MLD networking meetings and the annual business meeting began at 7:30 a.m. I was elected Chair-elect of the Military Librarians Division at the annual business meeting on Tuesday, 8 June 99. I will be responsible for planning the division programs at the SLA annual conference in San Antonio, TX, in June 2001. So keep in touch to let me know your interests and professional development needs!
Division meetings are excellent networking opportunities. All division members are encouraged to attend them. I met several new Division members at the Board, business, and other division meetings. Jane Butler (Director and Membership Chair) and I passed out Division membership directories at the annual business meeting. [Many thanks to Thomas Carroll (President, Carroll Publishing, Washington DC) for printing the membership directories.]
Other conference happenings
Between programs, I spent time in the Exhibit halls talking to vendors and scooping up brochures or business cards with URLs for my colleagues. I also participated in leadership training and met leaders of other divisions of similar size and facing similar size and facing similar issues as MLD.
Many SLA conference programs are taped on audiocassette(s) and are available for sale at the conference or later. The audiotapes do not include conference handouts, but some speakers mentioned that their handouts would be available via SLA's webpage or a sponsoring division website. Purchasers have access to the handouts if they are on the division webpage.
At future conferences, I can purchase audiotapes for my library by noting the possible expenditure on my Department of the Army [DA] Form 1556 and using my government charge card. The tapes become library property. It is best to delay purchase until the end of the conference to ensure all the desired tapes are available. [If my colleagues in Air Force, Marine Corps, or Navy libraries can also purchase audiotapes at the conference, please let me know the procedures, and I will print a summary of them in a future issue of the Military Librarian.-tl]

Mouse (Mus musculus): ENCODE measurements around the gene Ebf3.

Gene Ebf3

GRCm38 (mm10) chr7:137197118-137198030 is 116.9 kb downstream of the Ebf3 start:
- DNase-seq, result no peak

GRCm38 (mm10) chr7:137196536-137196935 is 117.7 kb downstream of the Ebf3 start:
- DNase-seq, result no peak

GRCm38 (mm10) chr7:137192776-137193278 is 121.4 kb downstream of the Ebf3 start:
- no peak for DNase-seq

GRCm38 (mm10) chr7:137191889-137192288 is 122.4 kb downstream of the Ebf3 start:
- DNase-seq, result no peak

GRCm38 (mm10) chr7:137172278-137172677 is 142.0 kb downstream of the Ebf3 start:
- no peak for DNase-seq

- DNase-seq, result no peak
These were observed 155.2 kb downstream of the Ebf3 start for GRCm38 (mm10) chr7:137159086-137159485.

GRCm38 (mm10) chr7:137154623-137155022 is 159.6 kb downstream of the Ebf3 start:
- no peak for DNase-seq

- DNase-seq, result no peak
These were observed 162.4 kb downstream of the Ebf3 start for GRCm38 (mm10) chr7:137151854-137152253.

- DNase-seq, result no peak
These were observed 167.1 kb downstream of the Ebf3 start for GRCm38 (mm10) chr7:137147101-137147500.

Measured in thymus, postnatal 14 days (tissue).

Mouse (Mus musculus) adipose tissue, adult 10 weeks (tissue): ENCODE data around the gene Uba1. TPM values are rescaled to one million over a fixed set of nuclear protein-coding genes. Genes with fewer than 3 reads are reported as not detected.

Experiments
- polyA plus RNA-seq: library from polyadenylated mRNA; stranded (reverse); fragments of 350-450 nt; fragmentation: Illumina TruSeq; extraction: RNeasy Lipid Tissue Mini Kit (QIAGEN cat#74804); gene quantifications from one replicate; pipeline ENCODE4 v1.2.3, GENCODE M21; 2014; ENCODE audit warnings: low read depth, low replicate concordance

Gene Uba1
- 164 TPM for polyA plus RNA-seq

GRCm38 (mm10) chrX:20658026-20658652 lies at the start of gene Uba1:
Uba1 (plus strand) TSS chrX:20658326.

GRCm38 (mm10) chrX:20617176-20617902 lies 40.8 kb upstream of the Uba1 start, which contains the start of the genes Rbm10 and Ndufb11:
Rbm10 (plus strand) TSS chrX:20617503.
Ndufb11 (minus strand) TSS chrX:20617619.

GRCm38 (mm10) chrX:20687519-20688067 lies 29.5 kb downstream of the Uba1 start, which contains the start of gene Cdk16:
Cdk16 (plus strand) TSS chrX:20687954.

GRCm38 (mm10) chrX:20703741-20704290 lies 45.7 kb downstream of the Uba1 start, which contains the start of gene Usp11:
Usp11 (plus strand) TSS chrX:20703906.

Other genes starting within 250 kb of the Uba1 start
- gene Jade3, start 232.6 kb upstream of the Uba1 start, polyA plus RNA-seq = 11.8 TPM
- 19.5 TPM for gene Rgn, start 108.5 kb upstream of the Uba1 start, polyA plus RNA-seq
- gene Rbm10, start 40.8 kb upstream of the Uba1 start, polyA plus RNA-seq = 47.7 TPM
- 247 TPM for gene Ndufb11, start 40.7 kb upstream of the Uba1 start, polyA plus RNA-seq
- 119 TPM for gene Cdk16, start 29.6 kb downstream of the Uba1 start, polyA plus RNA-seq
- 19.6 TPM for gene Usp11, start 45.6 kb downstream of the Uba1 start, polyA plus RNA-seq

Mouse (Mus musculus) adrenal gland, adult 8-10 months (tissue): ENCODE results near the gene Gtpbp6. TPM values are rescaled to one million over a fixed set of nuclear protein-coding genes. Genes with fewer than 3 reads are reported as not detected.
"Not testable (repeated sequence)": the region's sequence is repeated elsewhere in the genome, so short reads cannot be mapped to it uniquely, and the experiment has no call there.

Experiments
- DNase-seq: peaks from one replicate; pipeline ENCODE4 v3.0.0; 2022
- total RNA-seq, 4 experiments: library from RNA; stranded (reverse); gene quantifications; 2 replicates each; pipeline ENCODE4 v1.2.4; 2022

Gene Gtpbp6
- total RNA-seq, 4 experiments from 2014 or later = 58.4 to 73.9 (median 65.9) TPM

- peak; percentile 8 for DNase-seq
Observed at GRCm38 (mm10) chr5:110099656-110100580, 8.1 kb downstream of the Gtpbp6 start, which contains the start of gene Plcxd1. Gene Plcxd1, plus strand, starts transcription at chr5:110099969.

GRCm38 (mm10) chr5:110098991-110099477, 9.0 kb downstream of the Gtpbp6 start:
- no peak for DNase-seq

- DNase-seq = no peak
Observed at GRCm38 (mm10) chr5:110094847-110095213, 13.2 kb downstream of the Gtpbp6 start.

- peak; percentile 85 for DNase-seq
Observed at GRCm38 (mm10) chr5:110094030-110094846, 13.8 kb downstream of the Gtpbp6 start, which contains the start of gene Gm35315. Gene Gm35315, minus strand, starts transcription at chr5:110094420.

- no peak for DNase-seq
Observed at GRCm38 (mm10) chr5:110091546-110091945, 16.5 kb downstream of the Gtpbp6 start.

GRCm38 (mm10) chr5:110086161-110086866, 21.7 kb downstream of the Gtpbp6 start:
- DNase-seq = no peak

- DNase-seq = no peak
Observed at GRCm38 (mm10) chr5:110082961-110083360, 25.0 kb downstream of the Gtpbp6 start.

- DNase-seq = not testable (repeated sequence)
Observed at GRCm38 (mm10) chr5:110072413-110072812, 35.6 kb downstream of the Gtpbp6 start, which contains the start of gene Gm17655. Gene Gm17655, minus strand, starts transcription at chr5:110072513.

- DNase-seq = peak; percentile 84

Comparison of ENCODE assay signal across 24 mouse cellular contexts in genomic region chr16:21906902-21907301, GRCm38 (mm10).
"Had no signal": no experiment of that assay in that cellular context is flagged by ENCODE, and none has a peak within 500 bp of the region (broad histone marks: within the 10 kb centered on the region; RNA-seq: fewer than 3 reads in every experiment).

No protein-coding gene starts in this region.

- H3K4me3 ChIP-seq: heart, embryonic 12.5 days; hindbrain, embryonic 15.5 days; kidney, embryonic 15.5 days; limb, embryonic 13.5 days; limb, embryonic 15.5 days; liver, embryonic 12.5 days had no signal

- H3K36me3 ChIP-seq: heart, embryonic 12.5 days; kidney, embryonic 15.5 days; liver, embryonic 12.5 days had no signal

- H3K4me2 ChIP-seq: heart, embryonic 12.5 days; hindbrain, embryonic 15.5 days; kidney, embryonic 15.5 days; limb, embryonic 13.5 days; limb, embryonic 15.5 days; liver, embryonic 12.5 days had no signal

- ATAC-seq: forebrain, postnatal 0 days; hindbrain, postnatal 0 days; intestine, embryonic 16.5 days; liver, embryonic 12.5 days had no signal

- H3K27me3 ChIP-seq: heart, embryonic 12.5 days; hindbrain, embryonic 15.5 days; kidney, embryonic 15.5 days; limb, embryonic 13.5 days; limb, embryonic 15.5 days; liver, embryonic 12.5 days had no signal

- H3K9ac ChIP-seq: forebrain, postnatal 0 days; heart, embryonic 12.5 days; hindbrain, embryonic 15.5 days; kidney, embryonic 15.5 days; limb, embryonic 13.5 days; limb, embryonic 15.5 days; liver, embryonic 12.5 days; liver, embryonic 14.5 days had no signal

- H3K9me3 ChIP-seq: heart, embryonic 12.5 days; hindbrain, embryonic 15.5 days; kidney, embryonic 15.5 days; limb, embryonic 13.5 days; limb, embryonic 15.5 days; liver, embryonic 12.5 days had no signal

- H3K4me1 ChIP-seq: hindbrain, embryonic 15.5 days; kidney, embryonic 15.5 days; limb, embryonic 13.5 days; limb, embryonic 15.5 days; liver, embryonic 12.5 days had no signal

SLA's new high-tech bulletin board had heavy usage. It was easy to locate and communicate electronically with colleagues at the conference - if they used the SLA housing bureau or updated their record in the system. The Lexis-Nexis Cyber Café was always crowded because one could eat or access email on most non-secure systems. I sent my colleagues and family email from my personal email account from the Cyber Cafe. Both desktop computers and laptop hookups were available for 'connected' members, and that is some 85% of us, according to SLA.
SLA staff demonstrated the new members-only Website. Members access the Website with their user ID and PIN supplied on SLA membership cards. The new Website should assist MLD's membership chair and division leaders in identifying members, printing up-to-date mailing labels, and inputting changes. If you have not received you SLA ID and PIN, let SLA and Jane Butler (firstname.lastname@example.org), know as soon as possible. Key SLA membership staff are Linda Broussard (Assistant Director for Membership and Training; email@example.com) and Christine Kennedy (Director of Memberhsip; firstname.lastname@example.org).
I mentored a colleague in the Career Mentoring Service. I hope she learned as much from the encounter as I did. Though
our interests did not match,
I was able to give her some guidance.
I look forward to seeing you at the Military Librarians Workshop in Williamsburg, VA, 6-10 December 1999, and at the SLA annual conference in Philadelphia, PA, in June 2000.